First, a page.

When I learned of Ginger Heller's new release, The Kid Who Beat Wall Street and Saved Africa, it piqued my interest... could a 12-year-old really play the stock market? I also appreciated Heller's global approach to young adult literature, which is in stark contrast to the genre's fantasy trend. As such, I reached out to Heller in her Connecticut home to dig a little deeper.
Q. The title of your book, The Kid Who Beat Wall Street and Saved Africa, piques interest. What's the premise?
A 12-year-old trading stocks on the internet and making over a half million dollars in the corn markets, I agree, sounds intriguing. But my young characters on six different continents communicate with each other about the plight of some desperate children in Africa. My characters are ordinary kids, they are good kids and they are moved by what they learn. They wind up coming to the rescue.
Q. Your audience is young adult (YA) readers, and you use middle school aged kids to address large-scale global issues. Do you think this age group is able to understand these complexities?
Middle school youngsters are of the ideal age to discuss big issues like hunger, lack of food, clean water and medicine, facing some of their counterparts in troubled countries. These pre-teens are mature enough to appreciate the magnitude of these issues and become incredibly engaged when given the opportunity for discussion. And yet they are young enough to be idealistic. They are not jaded and their first response is often, "Why did this happen, and then, how can we help?" Herein lies our hope for the future.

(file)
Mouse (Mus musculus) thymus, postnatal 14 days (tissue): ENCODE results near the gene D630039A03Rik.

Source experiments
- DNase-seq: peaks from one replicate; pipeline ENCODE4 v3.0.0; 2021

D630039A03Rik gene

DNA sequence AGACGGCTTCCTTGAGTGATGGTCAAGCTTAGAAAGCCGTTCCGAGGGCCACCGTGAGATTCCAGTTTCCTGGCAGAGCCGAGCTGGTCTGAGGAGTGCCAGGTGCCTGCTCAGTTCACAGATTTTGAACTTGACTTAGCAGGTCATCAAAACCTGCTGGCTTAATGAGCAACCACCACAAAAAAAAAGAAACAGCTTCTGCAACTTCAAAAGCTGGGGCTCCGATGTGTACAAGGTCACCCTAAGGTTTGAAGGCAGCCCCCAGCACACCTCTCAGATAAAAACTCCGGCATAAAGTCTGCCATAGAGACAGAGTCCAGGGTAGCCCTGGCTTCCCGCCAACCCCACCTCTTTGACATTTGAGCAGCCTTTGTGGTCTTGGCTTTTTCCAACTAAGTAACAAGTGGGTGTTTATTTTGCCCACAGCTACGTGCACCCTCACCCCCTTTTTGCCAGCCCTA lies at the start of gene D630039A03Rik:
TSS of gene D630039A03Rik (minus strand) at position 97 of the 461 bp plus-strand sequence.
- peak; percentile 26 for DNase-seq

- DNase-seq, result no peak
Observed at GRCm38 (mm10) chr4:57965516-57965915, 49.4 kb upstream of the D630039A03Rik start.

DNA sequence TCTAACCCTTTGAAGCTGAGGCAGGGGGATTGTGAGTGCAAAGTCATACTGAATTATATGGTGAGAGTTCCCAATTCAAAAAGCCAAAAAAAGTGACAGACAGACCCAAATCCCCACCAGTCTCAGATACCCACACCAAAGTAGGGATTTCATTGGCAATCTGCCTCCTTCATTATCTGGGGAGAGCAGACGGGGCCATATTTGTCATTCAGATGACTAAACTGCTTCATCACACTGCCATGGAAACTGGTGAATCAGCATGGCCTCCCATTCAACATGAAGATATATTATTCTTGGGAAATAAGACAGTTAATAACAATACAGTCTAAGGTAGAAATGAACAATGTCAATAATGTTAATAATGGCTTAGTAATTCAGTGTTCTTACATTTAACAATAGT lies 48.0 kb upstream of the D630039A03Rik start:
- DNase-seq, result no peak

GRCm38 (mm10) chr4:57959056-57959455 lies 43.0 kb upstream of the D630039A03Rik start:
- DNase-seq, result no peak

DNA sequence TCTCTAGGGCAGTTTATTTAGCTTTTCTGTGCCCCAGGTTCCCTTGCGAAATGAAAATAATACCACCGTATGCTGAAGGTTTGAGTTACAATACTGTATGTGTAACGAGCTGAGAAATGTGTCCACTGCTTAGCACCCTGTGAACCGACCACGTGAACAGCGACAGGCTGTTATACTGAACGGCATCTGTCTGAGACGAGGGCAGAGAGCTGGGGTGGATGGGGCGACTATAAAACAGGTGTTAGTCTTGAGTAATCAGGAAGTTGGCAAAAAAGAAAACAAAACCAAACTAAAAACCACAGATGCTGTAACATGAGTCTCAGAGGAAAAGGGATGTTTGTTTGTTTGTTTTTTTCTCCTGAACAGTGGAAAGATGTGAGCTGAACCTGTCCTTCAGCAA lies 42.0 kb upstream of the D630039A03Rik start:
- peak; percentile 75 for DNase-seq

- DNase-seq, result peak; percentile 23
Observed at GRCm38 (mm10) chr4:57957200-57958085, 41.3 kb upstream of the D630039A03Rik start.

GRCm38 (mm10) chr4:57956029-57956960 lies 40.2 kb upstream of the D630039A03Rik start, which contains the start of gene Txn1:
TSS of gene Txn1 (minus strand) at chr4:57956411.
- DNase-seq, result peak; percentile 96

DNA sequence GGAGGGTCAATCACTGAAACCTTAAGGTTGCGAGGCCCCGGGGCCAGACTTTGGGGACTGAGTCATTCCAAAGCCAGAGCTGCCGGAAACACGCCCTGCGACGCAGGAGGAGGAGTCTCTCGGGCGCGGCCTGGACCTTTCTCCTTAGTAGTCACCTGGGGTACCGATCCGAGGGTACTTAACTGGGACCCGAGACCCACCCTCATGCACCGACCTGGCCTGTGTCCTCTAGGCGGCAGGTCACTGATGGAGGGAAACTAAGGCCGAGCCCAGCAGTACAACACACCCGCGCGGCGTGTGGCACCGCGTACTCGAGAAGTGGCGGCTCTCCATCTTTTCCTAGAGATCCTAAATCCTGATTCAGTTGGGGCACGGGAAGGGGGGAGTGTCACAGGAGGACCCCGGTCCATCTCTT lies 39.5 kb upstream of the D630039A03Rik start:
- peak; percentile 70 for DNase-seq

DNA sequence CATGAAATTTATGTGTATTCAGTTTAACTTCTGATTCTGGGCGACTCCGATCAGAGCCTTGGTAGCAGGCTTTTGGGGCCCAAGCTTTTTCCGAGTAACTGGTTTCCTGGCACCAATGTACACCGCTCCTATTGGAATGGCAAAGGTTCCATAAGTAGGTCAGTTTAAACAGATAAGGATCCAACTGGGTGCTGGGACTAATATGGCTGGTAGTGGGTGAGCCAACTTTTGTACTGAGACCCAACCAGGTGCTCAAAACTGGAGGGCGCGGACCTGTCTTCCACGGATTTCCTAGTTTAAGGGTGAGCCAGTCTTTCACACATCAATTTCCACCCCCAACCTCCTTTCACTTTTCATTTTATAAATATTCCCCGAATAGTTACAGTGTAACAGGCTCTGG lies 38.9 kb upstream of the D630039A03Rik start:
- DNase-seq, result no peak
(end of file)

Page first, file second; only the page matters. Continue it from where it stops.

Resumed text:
Q. Many ethnic groups are represented in this story. Do you feel this is something that's missing in YA books?
My use of different ethnic groups in my story was never a deliberate intent but rather it just seemed obvious and natural. As a former teacher, a stock and commodity trader, and a world traveler in my background, the confluence of these experiences just led me to write a story with a world view -- I couldn't imagine another. We are a global community and it is important to help children understand this, help them to know that young people around the world are just like them. They have dreams and wishes for a better world and each can make a difference, all it takes is one small step at a time.
Q. Can a 12-year-old really play the stock market?
Read, The Kid Who Beat Wall Street and Saved Africa and see how he does it!
Q. What is on the horizon for Ginger Heller?
I'm so excited about my new story, which takes place in India and the United States and connects, via the Internet, many of the characters from my first book, in particular my Australian boy. It is a story of adventure and intrigue, of children whose parents have died and run away as they did not want to be separated. It's a story of jewel thieves, of Interpol, of kidnappings and of the Maharaja and his palace. It also tells of the tragedy that occurred in Bhopal, India and of the descendants, the children born with deformities even to this day. The story though, ends with hope and wonder, and will leave my readers with a smile. I do so adore my Indian children and all my characters who live in my mind and in my heart.
Ginger Heller spent over two decades as a stock and commodities trader and at one point had her own commodity trading firm. Previously, she taught middle school. She has visited six of the seven continents many times. Heller's children are grown, yet she and her husband, along with two cats and a dog, still call Connecticut their home.